Religion and the Church

Of considerable interest is the struggle within the Church of Rome during the nineteenth century regarding the notion of the Infallibility of the Pope in matters of faith. The issue was of major importance in the First Vatican Council in 1868 when Pope Pius IX introduced the notion for adoption and it was met with considerable opposition by a number of influential Bishops — led, interestingly enough, by Lord Acton who was not a Bishop and had no vote but who was very active behind the scenes seeking to strengthen the opposition. He was convinced that the doctrine was in direct opposition to the New Testament which is the fundamental text of the Christian religion. Acton eventually failed in what became a heated political battle. Several Bishops who opposed the doctrine were excommunicated by the Pope and the only reason Acton, a devout Catholic, was not, presumably, was because he was a powerful man with powerful friends back in England.

In any event, Dostoevsky, himself a deeply religious man, was vehemently opposed to the doctrine of Infallibility as well — as he was opposed to the Church of Rome in general which he was convinced was established as a Church on Earth that stood in direct opposition to the fundamental Christian doctrine as set forth in the Gospels. Of special interest to Dostoevsky — who mentions this in both The Brothers Karamazov and Demons, two of his five major novels — was the passage in St. Matthew 4: 8-11 recounting the three temptations of Christ (repeated almost Verbatim in Luke 4 1-13), but especially the third temptation:

8 Again, the devil took Him to a very high mountain and showed Him all the kingdoms of the world and their glory; 9 and he said to Him, “All these things I will give You, if You fall down and worship me.” 10 Then Jesus said to him, “Go, Satan! For it is written, ‘YOU SHALL WORSHIP THELORD YOUR GOD, AND SERVE HIM ONLY.’” 11 Then the devil left Him; and behold, angels came and began to minister to Him.

As Dostoevsky read the three temptations of Christ, which he regarded as divinely inspired (they couldn’t possibly have been invented by humans; they are far too wise) this was a direct admonition from Christ to reject things of this earth and live a life of sacrifice and love. But the Roman Church, according to Dostoevsky, sought earthly power in direct opposition to the words of Christ. In fact, he puts his own convictions in the mouth of his character Shatov in Demons:

“. . .Rome proclaimed a Christ who had succumbed to the third temptation of the devil and, having announced to the whole world that Christ cannot stand on earth without an earthly kingdom, Catholicism thereby proclaimed the Antichrist, thus ruining the whole Western world. “

Lest the reader think that a great author such as Dostoevsky would never put his own words in the mouth of one of his characters, we have the words of the man himself in the pages of his 1877 Diary:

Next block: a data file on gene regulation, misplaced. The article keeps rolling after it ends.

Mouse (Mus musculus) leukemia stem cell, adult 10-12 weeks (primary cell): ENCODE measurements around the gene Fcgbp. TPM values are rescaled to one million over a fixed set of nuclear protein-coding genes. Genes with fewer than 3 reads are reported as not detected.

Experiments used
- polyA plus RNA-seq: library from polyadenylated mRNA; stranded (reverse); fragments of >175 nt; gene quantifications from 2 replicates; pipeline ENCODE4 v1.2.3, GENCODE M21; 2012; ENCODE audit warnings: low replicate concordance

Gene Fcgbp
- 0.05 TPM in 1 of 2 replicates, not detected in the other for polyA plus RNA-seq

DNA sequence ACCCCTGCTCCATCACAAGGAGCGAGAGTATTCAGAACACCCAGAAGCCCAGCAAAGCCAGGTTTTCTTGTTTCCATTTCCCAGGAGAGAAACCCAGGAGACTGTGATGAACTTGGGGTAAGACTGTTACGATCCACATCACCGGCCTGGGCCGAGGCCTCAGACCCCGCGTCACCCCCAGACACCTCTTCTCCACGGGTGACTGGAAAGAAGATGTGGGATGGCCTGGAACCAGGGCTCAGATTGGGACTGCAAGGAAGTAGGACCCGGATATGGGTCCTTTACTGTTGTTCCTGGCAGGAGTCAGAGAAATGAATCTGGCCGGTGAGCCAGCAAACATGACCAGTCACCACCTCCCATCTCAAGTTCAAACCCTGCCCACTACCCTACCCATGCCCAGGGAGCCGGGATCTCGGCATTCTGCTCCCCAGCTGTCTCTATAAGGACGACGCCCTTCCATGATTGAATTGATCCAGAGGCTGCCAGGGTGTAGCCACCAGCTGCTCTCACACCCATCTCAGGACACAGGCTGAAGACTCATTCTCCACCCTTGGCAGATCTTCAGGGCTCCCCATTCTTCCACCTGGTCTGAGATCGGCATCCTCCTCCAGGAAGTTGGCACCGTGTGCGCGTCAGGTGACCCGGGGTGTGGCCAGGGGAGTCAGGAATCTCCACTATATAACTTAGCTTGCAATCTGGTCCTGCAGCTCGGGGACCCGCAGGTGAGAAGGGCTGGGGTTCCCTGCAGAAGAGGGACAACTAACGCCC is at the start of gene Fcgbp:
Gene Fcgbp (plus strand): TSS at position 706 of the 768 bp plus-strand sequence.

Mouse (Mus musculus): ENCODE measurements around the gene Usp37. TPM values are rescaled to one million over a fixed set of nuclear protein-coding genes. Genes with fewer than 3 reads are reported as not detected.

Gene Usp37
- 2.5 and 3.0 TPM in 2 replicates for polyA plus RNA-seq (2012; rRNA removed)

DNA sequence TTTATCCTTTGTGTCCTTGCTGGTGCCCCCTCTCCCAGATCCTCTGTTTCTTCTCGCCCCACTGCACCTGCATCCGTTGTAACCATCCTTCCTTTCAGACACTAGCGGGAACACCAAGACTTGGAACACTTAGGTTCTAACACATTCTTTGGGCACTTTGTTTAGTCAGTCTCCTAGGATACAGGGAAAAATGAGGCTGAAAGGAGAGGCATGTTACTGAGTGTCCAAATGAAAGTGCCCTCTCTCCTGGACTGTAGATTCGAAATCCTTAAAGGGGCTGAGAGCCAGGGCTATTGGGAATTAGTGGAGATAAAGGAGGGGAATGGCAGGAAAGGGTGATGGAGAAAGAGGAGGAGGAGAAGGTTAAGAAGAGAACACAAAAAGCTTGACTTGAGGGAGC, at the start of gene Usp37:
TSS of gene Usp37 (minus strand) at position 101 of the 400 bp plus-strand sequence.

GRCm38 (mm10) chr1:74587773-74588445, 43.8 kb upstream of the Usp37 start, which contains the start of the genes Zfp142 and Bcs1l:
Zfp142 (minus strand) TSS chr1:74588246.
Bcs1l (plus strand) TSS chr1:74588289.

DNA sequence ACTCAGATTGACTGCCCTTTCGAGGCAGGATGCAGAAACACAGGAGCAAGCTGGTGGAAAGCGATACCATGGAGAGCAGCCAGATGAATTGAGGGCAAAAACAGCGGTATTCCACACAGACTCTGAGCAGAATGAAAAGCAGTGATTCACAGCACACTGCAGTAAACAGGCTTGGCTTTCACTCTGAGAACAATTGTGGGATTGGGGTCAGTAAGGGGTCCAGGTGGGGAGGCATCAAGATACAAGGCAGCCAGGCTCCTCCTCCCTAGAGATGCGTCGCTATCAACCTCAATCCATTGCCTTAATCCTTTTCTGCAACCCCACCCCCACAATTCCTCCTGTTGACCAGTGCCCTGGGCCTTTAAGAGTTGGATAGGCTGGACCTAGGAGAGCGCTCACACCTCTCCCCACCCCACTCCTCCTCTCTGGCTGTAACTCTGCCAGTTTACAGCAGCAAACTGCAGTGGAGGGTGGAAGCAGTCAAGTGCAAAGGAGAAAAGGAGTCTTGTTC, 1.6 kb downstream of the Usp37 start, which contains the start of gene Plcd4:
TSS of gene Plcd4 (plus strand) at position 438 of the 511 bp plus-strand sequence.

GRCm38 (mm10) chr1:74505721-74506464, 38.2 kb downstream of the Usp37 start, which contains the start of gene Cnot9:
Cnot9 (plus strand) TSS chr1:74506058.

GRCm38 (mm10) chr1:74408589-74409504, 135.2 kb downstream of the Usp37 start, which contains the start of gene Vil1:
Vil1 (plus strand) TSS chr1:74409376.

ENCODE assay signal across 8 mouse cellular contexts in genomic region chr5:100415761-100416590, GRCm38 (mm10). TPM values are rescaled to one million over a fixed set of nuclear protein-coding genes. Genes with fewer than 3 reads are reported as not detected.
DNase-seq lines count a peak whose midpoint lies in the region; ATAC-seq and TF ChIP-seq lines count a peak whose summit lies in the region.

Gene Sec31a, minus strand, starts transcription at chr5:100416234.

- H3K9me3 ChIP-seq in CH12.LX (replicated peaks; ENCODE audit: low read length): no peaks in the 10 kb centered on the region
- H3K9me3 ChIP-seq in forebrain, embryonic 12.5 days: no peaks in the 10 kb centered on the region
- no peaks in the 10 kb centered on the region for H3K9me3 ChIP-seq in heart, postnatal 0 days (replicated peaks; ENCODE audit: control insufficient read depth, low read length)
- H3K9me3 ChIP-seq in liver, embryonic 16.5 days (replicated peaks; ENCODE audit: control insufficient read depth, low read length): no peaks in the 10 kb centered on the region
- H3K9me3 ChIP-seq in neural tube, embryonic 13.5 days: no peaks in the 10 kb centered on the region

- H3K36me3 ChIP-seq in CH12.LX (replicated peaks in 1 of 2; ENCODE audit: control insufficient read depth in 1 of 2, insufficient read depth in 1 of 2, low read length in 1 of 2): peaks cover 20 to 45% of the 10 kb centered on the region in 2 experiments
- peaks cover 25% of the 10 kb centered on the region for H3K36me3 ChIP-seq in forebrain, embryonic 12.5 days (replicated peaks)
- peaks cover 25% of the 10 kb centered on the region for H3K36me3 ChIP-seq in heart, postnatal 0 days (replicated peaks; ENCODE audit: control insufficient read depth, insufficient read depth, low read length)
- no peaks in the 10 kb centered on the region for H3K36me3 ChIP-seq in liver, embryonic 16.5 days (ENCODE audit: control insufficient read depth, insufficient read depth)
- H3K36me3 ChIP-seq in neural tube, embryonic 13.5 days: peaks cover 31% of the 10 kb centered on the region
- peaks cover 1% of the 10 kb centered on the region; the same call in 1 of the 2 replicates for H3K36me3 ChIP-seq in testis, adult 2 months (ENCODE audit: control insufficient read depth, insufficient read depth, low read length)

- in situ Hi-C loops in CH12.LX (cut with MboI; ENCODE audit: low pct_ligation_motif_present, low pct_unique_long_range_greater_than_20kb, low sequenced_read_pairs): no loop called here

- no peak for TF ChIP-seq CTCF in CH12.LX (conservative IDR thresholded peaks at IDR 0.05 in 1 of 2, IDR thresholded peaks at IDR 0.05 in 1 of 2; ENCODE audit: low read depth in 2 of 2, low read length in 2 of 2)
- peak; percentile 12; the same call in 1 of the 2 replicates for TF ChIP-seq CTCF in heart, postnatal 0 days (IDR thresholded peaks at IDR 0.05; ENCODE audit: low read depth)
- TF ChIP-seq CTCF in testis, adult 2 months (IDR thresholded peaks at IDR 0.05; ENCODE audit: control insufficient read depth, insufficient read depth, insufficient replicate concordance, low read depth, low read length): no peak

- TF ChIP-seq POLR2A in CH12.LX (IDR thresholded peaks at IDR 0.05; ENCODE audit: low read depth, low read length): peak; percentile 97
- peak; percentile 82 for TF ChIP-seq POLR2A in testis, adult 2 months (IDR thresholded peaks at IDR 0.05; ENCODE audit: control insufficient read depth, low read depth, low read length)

“Roman Catholicism, which has long ago sold Christ for earthly rule; which has compelled mankind to turn away from itself, and which was thus the prime cause of Europe’s materialism and atheism, — that Catholicism has naturally generated socialism.”

Years before the Vatican Council  the Catholic poet Dante had been critical of what he called “The Donation of Constantine” in which the recognition of the Christian Church by the Roman Emperor Constantine lead directly to the earthly power of the Church (and divisiveness within the Church, according to Edward  Gibbon) and the corruption which he pillories in his Inferno — filled as it is with Bishops and Popes, who have succumbed to temptation.

In any event, the issue for both of these thinkers was the embracing on the part of the Church of earthly power. For Dostoevsky this was in direct conflict with the teachings of Christ and an acceptance of the lures of the devil himself. For Dante it was the beginning of a long and terrible period of struggle within the church between the promises of Heaven and the lures of earthly treasure.

What is of interest here is the radical difference, in the minds of these three deeply religious thinkers, Acton, Dante, and Dostoevsky, between the teachings of the New Testament and the doctrines of the Roman Church. We know, as a matter of fact, that when William Tyndale first translated the Bible into English 1526, thereby making the sacred text available to all who could read, the Church sought to confiscate and burn copies of the book.  They saw it as a direct threat to their power and authority in matters of religion, which was already being questioned by Luther who had posted his 95 theses in 1517.

The point is that this struggle allows us to see clearly the rift between religion, properly understood, and religion as embodied in earthly institutions that led to such things as purges, excommunications, and Inquisitions — not to mention the forced denial by Galileo of his mathematical discoveries. And we should also bear in mind the many atrocities committed by Protestant Churches in their attempt to establish themselves as power-brokers in the game of earthly power.

Many who have turned against what they regard as “religion” really have a quarrel with the institutions that have been founded and supported by human beings in the name of what they take to be the true meaning of religion. The two are not the same as these men saw so clearly. They wrote and spoke against this false identification because they saw that what human beings do for the best of reasons, at times, turns out to be antithetical to the very principles and fundamental beliefs of the causes they espouse. We could do worse than to take a page from their book — or their books — and keep this difference in mind.